Online Program

Using the cmist model to develop evidence-based practice: A study from shelters in hurricane sandy

Sunday, November 3, 2013

Janice Springer, DNP, RN, PHN, Disaster Health Services, American Red Cross, Foley, MN
Mary Casey-Lockyer, MHS, BSN, RN, CCRN, Disaster Health Services, American Red Cross, Washington, DC
Over many years, disparities and inconsistencies have been reported in identifying and meeting client needs for support in disaster shelters. Systems of intake that rely on self-report of needs, or instruments based on medical need are insufficient to reach the range of the whole community. Initially pilot tested in Hurrican Isaac, and used widely during Hurricane Sandy in shelters in New York, an access and functional needs model called CMIST was utilized to assess shelter populations. Communication, Maintaining health, Independence, Saftey/Support/Self-determination, and Transportation needs were assessed by licensed health care providers( primarily registered nurses)using a job action guide to assure that all areas of functional support were included. Using interview and case study methodolgy, data gathered from eight shelters demonstrated 70% of clients interviewed had needs related to Maintaining Health with the rest of the need scattered amongst the other four categories. Needs included managing chronic medical conditions in order to prevent diminishing health such as replacing medications, as well as support of function such as access to meals, mobility, appropriate sleeping support and emotional health care. Once durable medical equipment, appropriate cots and consumable medical supplies were obtained, the most requested resource was for personal assistance services or certified nursing assistants. The ability of a community to recover from disaster is linked to the post-disaster health of individuals impacted by the disaster. Early identification and support of client needs in shelters can diminish morbidity and contribute to enhanced personal and community recovery. The CMIST model contributes to this process.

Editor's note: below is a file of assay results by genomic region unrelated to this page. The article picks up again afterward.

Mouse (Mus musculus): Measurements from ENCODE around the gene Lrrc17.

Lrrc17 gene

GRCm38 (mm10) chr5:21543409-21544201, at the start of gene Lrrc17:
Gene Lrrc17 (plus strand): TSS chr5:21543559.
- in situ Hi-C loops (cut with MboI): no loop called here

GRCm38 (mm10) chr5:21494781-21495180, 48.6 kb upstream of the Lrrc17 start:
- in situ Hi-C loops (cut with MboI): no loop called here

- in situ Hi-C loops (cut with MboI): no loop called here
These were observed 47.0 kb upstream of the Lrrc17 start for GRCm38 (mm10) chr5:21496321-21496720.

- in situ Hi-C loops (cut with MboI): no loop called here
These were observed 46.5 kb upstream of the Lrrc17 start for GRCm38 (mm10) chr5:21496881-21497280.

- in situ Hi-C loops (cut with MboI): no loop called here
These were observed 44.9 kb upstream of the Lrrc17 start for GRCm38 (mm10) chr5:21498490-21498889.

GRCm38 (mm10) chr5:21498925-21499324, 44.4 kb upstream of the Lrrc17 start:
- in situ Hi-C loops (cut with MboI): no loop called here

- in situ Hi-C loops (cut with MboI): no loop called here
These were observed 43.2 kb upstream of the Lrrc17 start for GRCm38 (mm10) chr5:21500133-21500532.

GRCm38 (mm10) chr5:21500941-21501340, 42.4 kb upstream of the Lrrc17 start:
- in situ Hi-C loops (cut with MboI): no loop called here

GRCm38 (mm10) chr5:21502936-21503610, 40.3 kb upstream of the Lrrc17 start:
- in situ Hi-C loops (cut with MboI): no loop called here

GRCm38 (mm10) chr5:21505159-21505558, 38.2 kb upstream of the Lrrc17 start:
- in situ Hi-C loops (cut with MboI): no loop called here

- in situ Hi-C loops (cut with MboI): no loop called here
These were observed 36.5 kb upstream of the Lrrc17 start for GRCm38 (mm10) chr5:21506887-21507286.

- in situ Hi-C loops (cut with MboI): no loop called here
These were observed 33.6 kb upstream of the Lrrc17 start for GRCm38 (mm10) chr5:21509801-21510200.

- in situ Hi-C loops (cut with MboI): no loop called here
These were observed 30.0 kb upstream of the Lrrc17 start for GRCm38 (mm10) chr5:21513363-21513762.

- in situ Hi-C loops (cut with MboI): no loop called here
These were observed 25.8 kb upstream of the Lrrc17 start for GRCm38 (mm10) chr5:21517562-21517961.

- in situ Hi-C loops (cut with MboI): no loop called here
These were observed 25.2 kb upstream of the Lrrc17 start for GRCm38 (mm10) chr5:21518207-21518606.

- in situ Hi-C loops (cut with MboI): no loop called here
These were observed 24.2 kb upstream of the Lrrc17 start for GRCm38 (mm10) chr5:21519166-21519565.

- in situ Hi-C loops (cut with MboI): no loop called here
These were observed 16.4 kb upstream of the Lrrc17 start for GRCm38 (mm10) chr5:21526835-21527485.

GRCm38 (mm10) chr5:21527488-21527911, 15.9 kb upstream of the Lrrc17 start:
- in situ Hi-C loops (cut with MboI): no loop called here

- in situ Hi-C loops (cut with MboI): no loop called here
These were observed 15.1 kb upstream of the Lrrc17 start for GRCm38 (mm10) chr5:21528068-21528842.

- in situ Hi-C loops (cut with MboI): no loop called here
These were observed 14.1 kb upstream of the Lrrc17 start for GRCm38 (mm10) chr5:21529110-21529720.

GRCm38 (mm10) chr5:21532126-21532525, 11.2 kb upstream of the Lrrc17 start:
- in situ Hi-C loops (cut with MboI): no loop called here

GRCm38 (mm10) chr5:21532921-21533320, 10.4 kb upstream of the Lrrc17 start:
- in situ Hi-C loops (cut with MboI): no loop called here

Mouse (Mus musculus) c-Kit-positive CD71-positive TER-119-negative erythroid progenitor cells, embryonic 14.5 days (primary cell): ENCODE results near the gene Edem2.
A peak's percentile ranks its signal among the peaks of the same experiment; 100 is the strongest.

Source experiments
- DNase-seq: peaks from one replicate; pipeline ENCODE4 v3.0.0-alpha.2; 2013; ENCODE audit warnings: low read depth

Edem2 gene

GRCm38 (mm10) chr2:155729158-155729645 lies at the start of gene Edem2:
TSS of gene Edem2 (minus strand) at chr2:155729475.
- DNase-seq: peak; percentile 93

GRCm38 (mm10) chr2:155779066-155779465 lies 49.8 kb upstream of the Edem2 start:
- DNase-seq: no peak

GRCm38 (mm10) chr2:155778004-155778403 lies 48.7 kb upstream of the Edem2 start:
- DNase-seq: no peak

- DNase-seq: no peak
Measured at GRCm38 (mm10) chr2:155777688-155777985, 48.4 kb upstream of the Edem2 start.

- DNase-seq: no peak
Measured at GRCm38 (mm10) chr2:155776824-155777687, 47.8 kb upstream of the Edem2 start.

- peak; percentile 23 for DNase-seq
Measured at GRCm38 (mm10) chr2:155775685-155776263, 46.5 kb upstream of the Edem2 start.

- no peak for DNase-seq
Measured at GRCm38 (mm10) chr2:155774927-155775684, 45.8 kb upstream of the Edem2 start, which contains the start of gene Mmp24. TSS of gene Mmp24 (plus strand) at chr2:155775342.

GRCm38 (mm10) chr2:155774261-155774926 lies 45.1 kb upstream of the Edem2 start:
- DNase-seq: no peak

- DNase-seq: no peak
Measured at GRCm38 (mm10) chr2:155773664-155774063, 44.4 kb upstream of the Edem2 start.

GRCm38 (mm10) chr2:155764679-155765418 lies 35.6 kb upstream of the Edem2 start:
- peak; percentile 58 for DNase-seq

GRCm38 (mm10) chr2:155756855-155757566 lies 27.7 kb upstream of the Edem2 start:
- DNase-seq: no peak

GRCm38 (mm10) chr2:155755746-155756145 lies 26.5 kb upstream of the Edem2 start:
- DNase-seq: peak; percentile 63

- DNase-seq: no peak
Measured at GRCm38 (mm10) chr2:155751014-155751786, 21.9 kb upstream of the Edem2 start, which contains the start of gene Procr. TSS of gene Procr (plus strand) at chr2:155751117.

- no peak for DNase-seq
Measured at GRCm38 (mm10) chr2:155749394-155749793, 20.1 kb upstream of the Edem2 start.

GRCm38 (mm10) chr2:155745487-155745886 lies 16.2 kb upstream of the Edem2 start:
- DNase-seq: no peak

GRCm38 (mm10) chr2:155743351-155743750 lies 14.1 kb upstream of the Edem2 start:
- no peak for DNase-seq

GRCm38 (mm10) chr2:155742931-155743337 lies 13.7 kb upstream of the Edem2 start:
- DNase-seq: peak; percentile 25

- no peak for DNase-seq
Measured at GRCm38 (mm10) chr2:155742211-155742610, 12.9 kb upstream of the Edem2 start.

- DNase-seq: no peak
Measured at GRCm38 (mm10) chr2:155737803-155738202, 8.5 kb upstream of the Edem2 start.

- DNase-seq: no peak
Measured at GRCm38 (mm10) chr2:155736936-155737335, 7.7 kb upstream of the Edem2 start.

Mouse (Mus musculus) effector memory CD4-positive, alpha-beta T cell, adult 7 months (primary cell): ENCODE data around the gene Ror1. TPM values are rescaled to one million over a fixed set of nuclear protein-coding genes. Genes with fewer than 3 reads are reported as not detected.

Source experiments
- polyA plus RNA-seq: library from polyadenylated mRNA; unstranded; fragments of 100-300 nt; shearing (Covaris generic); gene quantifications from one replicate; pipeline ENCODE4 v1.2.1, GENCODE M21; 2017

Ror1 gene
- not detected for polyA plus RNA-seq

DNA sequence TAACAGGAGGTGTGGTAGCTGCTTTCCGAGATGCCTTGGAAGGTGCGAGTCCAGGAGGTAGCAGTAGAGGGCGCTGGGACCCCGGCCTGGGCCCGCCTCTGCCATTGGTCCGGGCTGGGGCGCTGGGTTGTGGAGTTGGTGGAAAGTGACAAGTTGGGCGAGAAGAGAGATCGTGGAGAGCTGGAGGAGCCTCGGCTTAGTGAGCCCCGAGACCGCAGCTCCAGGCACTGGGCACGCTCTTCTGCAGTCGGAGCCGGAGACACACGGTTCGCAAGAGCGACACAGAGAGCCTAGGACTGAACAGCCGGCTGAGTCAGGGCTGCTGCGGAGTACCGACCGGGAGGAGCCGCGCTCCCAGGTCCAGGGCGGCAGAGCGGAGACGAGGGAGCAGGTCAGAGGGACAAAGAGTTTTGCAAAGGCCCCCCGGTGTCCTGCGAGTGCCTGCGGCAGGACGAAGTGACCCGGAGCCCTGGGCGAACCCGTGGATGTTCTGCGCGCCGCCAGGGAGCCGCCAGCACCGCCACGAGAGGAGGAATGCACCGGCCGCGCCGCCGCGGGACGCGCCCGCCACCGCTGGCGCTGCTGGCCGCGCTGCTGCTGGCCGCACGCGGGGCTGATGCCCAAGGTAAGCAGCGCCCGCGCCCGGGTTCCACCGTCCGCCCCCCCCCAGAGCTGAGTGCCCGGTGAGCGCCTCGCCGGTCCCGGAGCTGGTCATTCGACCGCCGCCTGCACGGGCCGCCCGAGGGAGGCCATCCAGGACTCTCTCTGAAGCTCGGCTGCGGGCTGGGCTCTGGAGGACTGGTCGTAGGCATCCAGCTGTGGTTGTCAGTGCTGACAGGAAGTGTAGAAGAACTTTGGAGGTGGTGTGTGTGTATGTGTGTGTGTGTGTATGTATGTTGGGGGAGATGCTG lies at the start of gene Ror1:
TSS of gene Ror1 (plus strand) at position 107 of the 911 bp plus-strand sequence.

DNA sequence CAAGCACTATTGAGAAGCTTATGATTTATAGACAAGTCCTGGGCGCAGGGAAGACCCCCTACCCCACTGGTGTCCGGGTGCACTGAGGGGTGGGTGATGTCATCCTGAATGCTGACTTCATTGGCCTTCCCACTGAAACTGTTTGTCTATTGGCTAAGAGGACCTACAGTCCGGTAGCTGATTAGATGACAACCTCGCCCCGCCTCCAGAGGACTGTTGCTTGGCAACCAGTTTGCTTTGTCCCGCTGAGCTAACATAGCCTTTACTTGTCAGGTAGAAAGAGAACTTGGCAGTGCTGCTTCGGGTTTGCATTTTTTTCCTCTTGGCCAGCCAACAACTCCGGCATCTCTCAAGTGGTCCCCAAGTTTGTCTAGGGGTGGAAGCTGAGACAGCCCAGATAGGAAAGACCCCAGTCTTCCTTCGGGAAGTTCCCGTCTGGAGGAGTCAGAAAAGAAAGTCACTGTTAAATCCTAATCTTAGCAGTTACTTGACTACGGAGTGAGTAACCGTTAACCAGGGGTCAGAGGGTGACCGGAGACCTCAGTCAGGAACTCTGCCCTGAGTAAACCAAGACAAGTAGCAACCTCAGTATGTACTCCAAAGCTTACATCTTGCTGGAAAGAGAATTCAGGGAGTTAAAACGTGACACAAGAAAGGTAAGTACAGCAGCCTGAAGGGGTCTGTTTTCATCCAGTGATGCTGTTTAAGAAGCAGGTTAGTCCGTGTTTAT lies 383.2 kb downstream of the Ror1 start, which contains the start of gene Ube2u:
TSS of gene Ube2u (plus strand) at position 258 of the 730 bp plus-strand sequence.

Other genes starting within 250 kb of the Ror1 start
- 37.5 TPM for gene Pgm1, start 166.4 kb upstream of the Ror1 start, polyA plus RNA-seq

Learning Areas:

Provision of health care to the public
Systems thinking models (conceptual and theoretical models), applications related to public health

Learning Objectives:
Define the five elements in the CMIST model. Differentiate a functional assessment from a diagnostic label. Discuss the value of a public health assessment model for disaster sheltering.

Keyword(s): Disasters, Assessments

Presenting author's disclosure statement:

Qualified on the content I am responsible for because: Mary Casey-Lockyer, currently, is the manager for Disaster Health Services at the national headquarters for the American Red Cross. Her responsibilities include: Disaster Health Services program development,supporting and coordinating the Disaster Health Service volunteer response to disasters and fostering partnerships with federal/state/local partners and non-governmental agencies and associations. Mary earned a Masters in Homeland Security for Public Health Preparedness in 2010 from the Pennsylvania State University Hershey School of Medicine.
Any relevant financial relationships? No

I agree to comply with the American Public Health Association Conflict of Interest and Commercial Support Guidelines, and to disclose to the participants any off-label or experimental uses of a commercial product or service discussed in my presentation.